Source: Sherman Publications

Guest viewpoint

November 20, 2013

A few days ago as I was driving along main street, there was a man “mowing” the leaves that were in the road, in what I assume was an attempt to make it easier for them to wash into the storm drain. Today, out walking my dogs, I passed several piles of leaves that homeowners had left in their ditch directly in front of the drain opening, seemingly so that they could be washed away into the storm drain. Out of sight, out of mind.

Clarkston and Independence Township both have stormwater permits. I’ll probably be called a zealot like I have been in the past, because if I’m known for anything, its harping about our improperly managed stormwater. Its not that “we” are any different than anywhere else in Michigan, and quite frankly, the “fault” does not lie with the individuals who have been vested in charge of these programs. The responsibility, the “fault” if you will, lies with the state. Possible also the federal government. And here’s why.

There are six minimum control measures that the MS4s (Municipal separate storm sewer systems) must identify BMPs (best management practices) with which to reduce impact and risk.One-third of the program,two of the MCMs are about educating the public and getting them to participate. They happen to be the most important aspect of the program.

Why? Because the individuals mentioned who are helping to wash the leaves into the storm drain, along with the home owners who fertilize their lakeshore properties or dig up river banks or any number of other activities that are harmful to watershed health, are not evil horrid people. They just don’t know that their actions are collectively serious impacts that will cost them thousands, possibly millions of dollars later on. And why is that? Because the way our programs are developed, and approved by the state, are paper pushing exercises that do not contain “meaningful” BMPs.

What is a meaningful BMP? Well, for instance, its educating homeowners to impacts specific to their community, such as that when they wash their leaf bits into the storm drain, one of two things happens. First, particulate that includes sediment along with the leaf bits settle out when the water carrying them is reduced and slows down. Water in this area has a high pH, around 8 to 8.5. It becomes “saturated relative to calcium”, or in homeowners terms, its hard water. What happens in your house with your pipes when the water is hard and you don’t have a water softener? The calcium builds up over time, sometimes rather quickly, and it reduces the capacity of your pipe. Sometimes, as in the case with sediment and leaves, it will eventually put so much pressure on the pipe as to cause it to break, like in the situation that happened with the Christie Homestead, where a sinkhole formed.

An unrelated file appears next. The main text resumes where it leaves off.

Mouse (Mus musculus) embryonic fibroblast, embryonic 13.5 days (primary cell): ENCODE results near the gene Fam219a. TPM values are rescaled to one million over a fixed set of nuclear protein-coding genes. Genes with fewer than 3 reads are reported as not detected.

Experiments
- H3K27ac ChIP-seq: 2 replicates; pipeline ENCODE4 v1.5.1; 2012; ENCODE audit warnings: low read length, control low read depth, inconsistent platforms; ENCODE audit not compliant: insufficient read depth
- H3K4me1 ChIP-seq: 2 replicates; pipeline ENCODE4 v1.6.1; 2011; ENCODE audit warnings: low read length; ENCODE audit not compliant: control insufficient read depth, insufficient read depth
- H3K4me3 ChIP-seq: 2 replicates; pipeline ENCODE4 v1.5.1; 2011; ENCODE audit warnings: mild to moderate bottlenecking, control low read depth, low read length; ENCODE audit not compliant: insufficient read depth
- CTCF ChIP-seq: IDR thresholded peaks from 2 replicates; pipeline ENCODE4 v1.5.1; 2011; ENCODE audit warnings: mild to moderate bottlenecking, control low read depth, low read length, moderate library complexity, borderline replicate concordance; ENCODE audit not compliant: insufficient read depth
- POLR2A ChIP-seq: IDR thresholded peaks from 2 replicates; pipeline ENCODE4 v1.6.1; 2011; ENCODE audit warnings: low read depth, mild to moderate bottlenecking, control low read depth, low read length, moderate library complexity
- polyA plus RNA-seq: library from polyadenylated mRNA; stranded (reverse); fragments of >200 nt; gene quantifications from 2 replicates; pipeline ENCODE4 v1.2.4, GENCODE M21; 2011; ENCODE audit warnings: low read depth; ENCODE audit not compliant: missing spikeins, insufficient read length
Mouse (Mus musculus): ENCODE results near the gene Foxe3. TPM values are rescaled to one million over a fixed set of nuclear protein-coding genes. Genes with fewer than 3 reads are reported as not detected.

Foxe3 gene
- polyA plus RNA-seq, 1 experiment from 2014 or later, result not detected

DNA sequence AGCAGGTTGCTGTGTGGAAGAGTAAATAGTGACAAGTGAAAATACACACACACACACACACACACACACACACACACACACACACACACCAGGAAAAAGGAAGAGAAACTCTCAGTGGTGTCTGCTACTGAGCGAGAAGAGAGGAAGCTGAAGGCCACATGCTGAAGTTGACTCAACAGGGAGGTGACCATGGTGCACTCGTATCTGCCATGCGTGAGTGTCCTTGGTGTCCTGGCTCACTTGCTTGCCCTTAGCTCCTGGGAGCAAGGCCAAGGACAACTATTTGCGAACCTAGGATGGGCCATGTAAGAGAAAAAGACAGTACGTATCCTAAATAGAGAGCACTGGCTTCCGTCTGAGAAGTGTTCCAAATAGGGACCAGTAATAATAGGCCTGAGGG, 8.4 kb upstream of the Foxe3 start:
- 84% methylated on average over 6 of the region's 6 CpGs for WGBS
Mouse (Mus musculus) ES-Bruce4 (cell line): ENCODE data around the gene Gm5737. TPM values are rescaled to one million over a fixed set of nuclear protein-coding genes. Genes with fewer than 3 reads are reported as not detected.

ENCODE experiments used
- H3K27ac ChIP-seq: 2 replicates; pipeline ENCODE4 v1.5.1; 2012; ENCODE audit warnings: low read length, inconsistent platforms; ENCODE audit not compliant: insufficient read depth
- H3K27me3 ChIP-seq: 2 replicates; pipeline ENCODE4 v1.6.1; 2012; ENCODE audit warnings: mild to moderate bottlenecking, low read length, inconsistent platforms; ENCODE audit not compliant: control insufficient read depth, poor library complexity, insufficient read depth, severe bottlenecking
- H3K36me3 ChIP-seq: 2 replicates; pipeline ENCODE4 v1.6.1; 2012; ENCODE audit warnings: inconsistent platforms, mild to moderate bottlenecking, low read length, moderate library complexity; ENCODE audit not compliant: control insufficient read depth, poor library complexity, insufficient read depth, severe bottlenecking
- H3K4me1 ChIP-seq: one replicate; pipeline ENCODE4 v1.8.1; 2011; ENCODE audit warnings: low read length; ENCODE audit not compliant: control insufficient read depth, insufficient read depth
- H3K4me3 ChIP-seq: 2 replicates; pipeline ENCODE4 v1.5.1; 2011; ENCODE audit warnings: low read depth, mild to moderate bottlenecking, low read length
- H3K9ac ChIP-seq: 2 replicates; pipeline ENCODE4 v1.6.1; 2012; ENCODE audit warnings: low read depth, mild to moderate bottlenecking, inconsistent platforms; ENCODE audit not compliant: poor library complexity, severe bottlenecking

Another scenario is the sediment and leaf debris does actually get washed into the Mill Pond, or park lake, or some creek. As the debris decays, it uses up the oxygen available for aquatic life. It reduces the ability of the water body to be maintained as a habitat. As anyone who lives along the Mill Pond knows, the build up, when needing to be dredged, costs a pretty penny.

Add to that homeowners who really like their green lawns over fertilizing without understanding that they are reducing the value of their waterfront property because the added phosphorus or nitrogen is a significant cause of algal blooms. When this gets washed down the watershed, and eventually discharged into Lake Erie, we end up with a situation where the water becomes toxic and you can’t even swim in it. Western Lake Erie is in serious trouble, and if you fertilize your lawn along a water body, well, you’re part of the problem.

I’m not trying to point the finger at anyone. If someone doesn’t get it, they don’t get it. But if someone wants to get it, and wants to learn a better way of doing things, I just happen to specialize in watershed outreach and education. Oh, and in natural shoreline stabilization. If you don’t happen to like me, that’s ok. There’s plenty of work to go around and I can recommend several other local individuals who I highly respect. But if you want training, and want to learn a better way to reduce impact on your lake or waterbody, please feel free to contact me at tammie.heazlit@gmail.com

Tammie Heazlit is a hydrogeologist and stormwater specialist living in Independence Township